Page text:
1jpgTwo life-rafts found near where a helicopter carrying offshore oil workers crashed into the Atlantic Ocean were empty, a search and rescue official said Thursday.

One man, Robert Decker, was recovered alive from where a Cougar Helicopters chopper went down with 18 people aboard Thursday, after issuing a mayday and an alert about technical problems at about 9:18 NT, or 7:48 a.m. ET. The Transportation Safety Board said the helicopter, which was headed back to St. John’s, crashed into the water about 37 minutes later.

Searchers, however, brought back one dead person to St. John’s. No details were released on that person.

Decker was listed in critical condition in hospital in St. John’s. A source told CBC News he had aspirated sea water and was being treated in intensive care for hypothermia and a broken bone.

Lt. David Bowen, a Halifax-based official with military search and rescue, said two life-rafts were located, but no one was aboard.

Although the helicopter had sunk beneath the surface, Bowen said search crews are trying to remain optimistic.

“This is a search and rescue mission,” he told CBC News.

Earlier, officials in St. John’s were unable to say Thursday afternoon how many people survived after the helicopter, which was carrying 18 people and heading to two offshore oilfields, ditched into the ocean.

“We only have one person at this point,” Rick Burt, general manager of Cougar Helicopters, told reporters in St. John’s.

Denis McGuire, who works with the search and rescue co-ordination centre, said officials are being cautious about the fate of the passengers aboard the helicopter, a Sikorsky S92 known as Cougar 911.

“We do not have any indication that anyone was in the life-raft,” McGuire told reporters.

Maj. Paul Doucette, speaking with reporters in Halifax, said authorities believe the crew aboard the Cougar were wearing survival suits.

“That improves the chances quite considerably,” he said.

“We don’t have a set end time…. They’re going as long as they can possibly go,” Doucette said.

Authorities said a healthy adult wearing a survival suit could be expected to live for about 24 hours in the frigid Atlantic waters.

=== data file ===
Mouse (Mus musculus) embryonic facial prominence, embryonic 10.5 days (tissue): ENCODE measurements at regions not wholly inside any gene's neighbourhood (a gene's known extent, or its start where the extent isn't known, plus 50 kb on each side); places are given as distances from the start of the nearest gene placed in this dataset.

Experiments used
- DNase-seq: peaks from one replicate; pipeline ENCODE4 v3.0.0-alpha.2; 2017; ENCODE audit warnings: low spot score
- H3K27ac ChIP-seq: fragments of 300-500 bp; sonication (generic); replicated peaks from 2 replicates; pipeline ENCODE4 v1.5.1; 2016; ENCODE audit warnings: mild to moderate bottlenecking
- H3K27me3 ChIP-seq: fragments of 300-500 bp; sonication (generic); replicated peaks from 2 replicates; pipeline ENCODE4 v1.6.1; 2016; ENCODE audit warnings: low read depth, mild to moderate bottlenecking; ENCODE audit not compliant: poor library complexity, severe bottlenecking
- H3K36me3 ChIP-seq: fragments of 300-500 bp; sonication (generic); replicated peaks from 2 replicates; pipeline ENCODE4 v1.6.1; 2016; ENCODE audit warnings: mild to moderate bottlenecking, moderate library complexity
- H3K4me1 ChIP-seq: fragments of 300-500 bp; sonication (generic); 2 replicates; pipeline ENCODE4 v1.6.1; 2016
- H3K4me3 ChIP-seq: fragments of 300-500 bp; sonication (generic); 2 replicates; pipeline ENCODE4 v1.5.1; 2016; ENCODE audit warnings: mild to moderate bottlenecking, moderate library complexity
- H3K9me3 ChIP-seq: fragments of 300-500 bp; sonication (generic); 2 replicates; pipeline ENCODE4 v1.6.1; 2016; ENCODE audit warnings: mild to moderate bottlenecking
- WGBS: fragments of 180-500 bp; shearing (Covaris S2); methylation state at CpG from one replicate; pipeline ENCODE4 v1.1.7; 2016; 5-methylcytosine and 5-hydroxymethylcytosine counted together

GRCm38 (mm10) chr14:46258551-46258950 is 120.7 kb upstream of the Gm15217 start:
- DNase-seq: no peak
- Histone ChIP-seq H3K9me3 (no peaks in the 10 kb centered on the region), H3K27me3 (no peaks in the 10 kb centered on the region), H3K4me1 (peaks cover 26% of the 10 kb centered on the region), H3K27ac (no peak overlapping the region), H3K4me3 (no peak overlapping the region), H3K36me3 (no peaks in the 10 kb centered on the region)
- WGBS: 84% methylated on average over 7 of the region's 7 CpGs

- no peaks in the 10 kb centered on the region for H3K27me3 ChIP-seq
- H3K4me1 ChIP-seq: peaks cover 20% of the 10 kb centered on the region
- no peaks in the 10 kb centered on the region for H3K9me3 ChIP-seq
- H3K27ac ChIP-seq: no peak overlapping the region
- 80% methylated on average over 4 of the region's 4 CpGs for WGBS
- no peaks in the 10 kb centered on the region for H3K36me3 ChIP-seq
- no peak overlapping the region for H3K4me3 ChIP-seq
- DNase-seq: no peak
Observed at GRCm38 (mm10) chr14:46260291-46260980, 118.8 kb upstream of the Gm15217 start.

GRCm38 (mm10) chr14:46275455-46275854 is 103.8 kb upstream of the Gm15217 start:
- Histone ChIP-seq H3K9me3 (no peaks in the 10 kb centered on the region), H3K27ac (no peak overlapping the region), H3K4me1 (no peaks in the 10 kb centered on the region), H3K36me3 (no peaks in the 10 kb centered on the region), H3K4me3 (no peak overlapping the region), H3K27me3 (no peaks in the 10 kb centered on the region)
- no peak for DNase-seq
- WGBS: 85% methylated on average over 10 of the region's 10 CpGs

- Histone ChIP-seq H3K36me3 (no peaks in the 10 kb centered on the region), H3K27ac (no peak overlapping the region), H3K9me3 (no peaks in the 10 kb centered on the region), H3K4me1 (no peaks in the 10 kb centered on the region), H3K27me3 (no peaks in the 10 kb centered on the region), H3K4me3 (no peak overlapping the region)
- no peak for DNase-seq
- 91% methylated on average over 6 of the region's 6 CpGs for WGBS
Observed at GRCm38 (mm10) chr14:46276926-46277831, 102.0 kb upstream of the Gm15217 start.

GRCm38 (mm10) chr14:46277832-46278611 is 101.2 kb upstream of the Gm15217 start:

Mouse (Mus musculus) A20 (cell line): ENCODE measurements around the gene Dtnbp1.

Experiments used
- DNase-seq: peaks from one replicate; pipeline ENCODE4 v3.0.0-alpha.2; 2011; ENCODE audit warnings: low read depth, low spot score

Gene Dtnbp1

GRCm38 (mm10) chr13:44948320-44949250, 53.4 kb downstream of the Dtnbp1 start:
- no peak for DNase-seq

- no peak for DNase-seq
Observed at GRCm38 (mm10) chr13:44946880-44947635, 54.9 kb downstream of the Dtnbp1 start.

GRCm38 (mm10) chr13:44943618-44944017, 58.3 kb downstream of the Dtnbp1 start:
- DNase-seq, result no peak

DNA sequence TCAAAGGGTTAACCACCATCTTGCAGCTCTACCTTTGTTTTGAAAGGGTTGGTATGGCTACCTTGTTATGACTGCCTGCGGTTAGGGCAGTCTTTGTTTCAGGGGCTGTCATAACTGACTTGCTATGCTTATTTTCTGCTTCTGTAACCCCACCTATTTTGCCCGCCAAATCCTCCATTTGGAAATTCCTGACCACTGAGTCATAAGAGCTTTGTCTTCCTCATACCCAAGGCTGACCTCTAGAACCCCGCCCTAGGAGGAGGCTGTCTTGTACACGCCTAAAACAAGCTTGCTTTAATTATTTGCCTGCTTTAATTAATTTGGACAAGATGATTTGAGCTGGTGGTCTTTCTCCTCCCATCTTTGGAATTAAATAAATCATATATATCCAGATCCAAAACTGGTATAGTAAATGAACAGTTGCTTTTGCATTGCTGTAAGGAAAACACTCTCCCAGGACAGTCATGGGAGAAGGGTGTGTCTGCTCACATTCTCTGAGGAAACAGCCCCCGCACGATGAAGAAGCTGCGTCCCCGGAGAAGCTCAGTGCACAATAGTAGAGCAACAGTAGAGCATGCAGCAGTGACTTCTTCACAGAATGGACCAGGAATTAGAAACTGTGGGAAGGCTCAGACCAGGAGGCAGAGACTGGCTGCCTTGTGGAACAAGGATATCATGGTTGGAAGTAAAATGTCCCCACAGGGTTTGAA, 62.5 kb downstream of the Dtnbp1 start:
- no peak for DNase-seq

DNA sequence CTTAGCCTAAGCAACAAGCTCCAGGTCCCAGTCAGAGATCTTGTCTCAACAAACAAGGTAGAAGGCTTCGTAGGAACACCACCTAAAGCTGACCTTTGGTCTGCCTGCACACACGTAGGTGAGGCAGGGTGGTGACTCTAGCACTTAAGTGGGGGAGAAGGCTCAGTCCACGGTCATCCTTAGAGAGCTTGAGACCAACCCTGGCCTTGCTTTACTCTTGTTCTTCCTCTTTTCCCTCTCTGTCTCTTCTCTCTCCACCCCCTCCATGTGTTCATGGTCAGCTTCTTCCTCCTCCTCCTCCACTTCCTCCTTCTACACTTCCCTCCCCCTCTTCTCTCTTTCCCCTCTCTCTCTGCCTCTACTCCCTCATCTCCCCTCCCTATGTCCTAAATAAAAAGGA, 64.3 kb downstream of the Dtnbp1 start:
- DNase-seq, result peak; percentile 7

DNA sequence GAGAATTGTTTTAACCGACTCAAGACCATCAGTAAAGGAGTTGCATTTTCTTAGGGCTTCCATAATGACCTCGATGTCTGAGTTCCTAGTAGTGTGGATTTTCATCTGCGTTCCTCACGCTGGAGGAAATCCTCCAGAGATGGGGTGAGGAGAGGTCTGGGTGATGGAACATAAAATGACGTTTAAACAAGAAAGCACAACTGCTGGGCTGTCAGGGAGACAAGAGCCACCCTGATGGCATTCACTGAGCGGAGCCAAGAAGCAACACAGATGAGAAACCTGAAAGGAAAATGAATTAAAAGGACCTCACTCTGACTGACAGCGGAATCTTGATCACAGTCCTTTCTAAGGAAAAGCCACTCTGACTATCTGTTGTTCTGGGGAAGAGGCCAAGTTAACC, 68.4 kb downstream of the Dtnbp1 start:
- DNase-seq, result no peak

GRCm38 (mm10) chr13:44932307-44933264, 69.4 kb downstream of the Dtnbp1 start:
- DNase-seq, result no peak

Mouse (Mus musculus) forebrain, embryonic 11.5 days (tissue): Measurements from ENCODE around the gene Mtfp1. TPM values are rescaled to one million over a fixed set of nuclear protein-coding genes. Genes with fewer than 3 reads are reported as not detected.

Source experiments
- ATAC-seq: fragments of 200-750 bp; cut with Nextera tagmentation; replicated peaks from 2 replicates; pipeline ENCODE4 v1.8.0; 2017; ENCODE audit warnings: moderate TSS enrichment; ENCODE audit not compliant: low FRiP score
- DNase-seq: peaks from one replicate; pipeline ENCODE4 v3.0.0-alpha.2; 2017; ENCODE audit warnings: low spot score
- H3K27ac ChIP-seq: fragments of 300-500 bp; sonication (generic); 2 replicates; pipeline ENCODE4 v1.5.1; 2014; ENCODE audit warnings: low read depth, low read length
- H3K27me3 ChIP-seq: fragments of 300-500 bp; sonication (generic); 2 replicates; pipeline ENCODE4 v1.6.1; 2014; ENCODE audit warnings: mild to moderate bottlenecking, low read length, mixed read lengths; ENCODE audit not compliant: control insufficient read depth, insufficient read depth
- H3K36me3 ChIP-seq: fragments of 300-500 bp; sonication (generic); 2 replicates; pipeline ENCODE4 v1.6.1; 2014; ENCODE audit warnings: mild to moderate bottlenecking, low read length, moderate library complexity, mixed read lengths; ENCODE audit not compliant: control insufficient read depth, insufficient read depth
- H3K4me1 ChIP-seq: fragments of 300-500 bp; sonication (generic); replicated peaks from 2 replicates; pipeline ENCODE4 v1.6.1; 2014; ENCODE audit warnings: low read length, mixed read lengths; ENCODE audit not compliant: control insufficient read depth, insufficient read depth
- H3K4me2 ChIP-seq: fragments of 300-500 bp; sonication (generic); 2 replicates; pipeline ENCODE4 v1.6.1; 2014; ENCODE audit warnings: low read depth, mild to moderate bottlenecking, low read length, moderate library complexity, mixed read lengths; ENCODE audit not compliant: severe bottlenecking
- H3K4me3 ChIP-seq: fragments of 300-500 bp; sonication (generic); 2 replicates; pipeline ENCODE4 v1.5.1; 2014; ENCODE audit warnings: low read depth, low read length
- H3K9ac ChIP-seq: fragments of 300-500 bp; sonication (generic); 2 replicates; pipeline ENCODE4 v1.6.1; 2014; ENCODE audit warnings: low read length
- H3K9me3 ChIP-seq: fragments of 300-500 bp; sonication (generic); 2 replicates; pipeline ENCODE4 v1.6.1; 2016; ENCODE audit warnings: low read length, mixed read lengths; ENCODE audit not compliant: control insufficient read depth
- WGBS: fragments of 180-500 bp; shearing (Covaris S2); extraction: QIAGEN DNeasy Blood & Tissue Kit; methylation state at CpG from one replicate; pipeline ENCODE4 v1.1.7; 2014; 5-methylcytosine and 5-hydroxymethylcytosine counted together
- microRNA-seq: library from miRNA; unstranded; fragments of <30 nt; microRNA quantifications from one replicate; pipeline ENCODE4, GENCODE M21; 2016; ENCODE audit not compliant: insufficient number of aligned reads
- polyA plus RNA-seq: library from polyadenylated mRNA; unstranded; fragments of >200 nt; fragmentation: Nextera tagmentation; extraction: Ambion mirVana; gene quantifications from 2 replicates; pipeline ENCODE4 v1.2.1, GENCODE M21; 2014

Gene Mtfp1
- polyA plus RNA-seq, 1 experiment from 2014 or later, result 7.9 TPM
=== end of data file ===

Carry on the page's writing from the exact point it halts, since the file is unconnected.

The crash is the first time a helicopter has gone down in Newfoundland and Labrador’s offshore oil industry.

In 1982, the then-developing industry was rocked when 84 men died when the Ocean Ranger, a drilling rig that was exploring for oil in the Grand Banks, sank during a winter storm.

Crew aboard Cougar 911 were largely working at the White Rose offshore oilfield, southeast of St. John’s. Two were stationed at the nearby Hibernia platform. Two of the people aboard the helicopter worked directly for Cougar Helicopters.

Calgary-based Husky, the operator of the White Rose project, and Hibernia Management both said they are assisting with the search and rescue effort.

FlightAwareAnother chopper, also operated by Cougar Helicopters, arrived at the Health Sciences Centre in St. John’s at noon with Decker, who was rushed into the hospital on a stretcher. That helicopter had arrived on the scene within 45 minutes of its departure.

Hopes had been high earlier in the day for a larger, immediate rescue. Eastern Health told CBC News that it had cleared its emergency rooms to prepare for what it described as patients who are critically ill and hypothermic.

However, officials later told ambulances that had been waiting near a helipad that they were not needed for the time being.
Crew reported mechanical problems

Bowen earlier had told CBC News that two persons were spotted in the water, about 87 kilometres east-southeast of Newfoundland.

Julie Leroux, an official with the Transportation Safety Board, said the helicopter’s crew reported mechanical problems, but they did not know the nature of those problems.

High winds were reported as aircraft — including a military plane and two Cormorant helicopters — were dispatched to the scene.

The coast guard has also sent one of its ships, and companies active in the offshore oil industry have joined the effort. A supply ship was also en route to the scene.

Cougar Helicopters, which operates the choppers that fly to and from the three oilfields in production off Newfoundland, said it is preparing a statement.
‘All of a sudden, we saw the cameras and police’

Meanwhile, crews that arrived at Cougar’s base, near the main terminal at the St. John’s airport, were told they could not be ferried offshore on Thursday morning.

“All of a sudden, we saw the cameras and police,” said Rick Strickland, a steward aboard the Hibernia platform, describing the scene as he learned his transport to the Hibernia platform had been suspended.

Having made regular shuttles to the Hibernia platform since 1997, Strickland said safety is a priority, although he has such assurance in the helicopters and their crew that he usually sleeps during the flights, which take between 75 and 90 minutes.

“It doesn’t scare me as such, no. [But] it always crosses your mind at some point,” he said.

Cougar 911 usually flies crews to and from the Hibernia platform, about 315 kilometres southeast of St. John’s, and St. John’s International Airport. On Thursday, however, it was working with a crew stationed at the floating Sea Rose platform, at the White Rose field.

Conditions at Station 44251 – Nickerson Bank as of
1600 GMT on 03/12/2009:

Wind Direction (WDIR): S ( 180 deg true )
Wind Speed (WSPD): 29.1 kts
Wind Gust (GST): 35.0 kts
Wave Height (WVHT): 7.9 ft
Dominant Wave Period (DPD): 7 sec
Atmospheric Pressure (PRES): 29.72 in
Pressure Tendency (PTDY): -0.20 in ( Falling Rapidly )
Air Temperature (ATMP): 36.0 °F
Water Temperature (WTMP): 32.4 °F
Wind Chill (CHILL): 22.3 °F

Stay in touch at:  HeliOps HeliTac Forums